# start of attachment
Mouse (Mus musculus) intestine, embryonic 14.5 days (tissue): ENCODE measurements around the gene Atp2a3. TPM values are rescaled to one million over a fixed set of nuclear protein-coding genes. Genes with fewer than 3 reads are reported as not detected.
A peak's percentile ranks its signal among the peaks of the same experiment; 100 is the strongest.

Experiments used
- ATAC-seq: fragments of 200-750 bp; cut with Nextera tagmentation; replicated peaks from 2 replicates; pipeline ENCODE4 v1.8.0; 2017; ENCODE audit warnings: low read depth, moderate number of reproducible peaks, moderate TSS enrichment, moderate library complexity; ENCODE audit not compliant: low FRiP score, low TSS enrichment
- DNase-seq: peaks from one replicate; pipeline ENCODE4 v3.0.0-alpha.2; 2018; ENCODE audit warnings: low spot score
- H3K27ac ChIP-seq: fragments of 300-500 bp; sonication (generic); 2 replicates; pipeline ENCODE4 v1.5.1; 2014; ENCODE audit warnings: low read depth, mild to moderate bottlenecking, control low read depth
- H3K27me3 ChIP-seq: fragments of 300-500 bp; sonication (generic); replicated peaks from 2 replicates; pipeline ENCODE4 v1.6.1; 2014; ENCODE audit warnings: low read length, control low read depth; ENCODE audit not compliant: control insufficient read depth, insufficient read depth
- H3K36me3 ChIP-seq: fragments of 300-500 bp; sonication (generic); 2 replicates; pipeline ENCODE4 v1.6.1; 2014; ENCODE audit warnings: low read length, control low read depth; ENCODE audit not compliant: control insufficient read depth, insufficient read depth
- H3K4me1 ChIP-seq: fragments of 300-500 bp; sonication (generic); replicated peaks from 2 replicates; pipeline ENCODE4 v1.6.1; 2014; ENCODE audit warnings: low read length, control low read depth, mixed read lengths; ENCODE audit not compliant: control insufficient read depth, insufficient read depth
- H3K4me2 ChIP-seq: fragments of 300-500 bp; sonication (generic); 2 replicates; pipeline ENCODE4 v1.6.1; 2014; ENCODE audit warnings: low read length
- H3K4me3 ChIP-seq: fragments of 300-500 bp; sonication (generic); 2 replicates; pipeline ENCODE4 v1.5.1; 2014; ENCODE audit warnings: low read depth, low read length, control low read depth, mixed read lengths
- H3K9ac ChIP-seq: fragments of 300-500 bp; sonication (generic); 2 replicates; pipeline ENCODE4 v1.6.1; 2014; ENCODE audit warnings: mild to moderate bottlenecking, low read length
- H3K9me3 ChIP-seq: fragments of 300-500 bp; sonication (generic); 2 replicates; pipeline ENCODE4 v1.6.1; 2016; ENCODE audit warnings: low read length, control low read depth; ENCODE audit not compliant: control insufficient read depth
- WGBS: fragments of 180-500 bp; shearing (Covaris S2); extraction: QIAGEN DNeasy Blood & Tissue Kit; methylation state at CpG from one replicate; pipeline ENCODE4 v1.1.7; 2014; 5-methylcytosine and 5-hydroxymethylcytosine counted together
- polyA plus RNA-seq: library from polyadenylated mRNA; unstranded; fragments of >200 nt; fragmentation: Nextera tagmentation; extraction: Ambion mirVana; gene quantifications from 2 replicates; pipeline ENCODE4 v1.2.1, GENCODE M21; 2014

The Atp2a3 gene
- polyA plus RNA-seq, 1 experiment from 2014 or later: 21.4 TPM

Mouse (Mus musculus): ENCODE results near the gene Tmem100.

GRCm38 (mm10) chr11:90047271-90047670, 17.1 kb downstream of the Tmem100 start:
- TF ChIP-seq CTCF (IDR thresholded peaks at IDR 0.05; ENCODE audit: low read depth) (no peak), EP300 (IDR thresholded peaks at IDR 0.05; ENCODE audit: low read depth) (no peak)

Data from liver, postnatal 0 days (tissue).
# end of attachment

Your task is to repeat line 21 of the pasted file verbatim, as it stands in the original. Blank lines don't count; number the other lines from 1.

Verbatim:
Data from liver, postnatal 0 days (tissue).